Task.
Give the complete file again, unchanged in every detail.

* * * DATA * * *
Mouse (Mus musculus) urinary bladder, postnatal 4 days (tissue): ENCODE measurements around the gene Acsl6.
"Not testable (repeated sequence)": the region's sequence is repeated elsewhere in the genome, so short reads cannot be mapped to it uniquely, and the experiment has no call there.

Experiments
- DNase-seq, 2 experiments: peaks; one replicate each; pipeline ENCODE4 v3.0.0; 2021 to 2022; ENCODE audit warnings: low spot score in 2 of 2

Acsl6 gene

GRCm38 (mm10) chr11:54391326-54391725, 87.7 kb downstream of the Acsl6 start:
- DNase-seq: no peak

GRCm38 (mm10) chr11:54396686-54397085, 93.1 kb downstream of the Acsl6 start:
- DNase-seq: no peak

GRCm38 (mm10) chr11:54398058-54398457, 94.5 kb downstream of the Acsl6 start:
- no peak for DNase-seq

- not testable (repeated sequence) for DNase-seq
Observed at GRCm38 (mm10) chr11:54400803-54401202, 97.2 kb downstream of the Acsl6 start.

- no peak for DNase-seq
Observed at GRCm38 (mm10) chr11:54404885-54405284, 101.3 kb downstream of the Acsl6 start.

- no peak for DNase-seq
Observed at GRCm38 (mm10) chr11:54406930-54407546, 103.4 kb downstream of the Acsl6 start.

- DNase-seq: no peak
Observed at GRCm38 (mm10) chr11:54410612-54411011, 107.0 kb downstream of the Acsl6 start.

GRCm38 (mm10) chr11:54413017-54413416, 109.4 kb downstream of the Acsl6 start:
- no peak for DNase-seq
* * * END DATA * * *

Mouse (Mus musculus) urinary bladder, postnatal 4 days (tissue): ENCODE measurements around the gene Acsl6.
"Not testable (repeated sequence)": the region's sequence is repeated elsewhere in the genome, so short reads cannot be mapped to it uniquely, and the experiment has no call there.

Experiments
- DNase-seq, 2 experiments: peaks; one replicate each; pipeline ENCODE4 v3.0.0; 2021 to 2022; ENCODE audit warnings: low spot score in 2 of 2

Acsl6 gene

GRCm38 (mm10) chr11:54391326-54391725, 87.7 kb downstream of the Acsl6 start:
- DNase-seq: no peak

GRCm38 (mm10) chr11:54396686-54397085, 93.1 kb downstream of the Acsl6 start:
- DNase-seq: no peak

GRCm38 (mm10) chr11:54398058-54398457, 94.5 kb downstream of the Acsl6 start:
- no peak for DNase-seq

- not testable (repeated sequence) for DNase-seq
Observed at GRCm38 (mm10) chr11:54400803-54401202, 97.2 kb downstream of the Acsl6 start.

- no peak for DNase-seq
Observed at GRCm38 (mm10) chr11:54404885-54405284, 101.3 kb downstream of the Acsl6 start.

- no peak for DNase-seq
Observed at GRCm38 (mm10) chr11:54406930-54407546, 103.4 kb downstream of the Acsl6 start.

- DNase-seq: no peak
Observed at GRCm38 (mm10) chr11:54410612-54411011, 107.0 kb downstream of the Acsl6 start.

GRCm38 (mm10) chr11:54413017-54413416, 109.4 kb downstream of the Acsl6 start:
- no peak for DNase-seq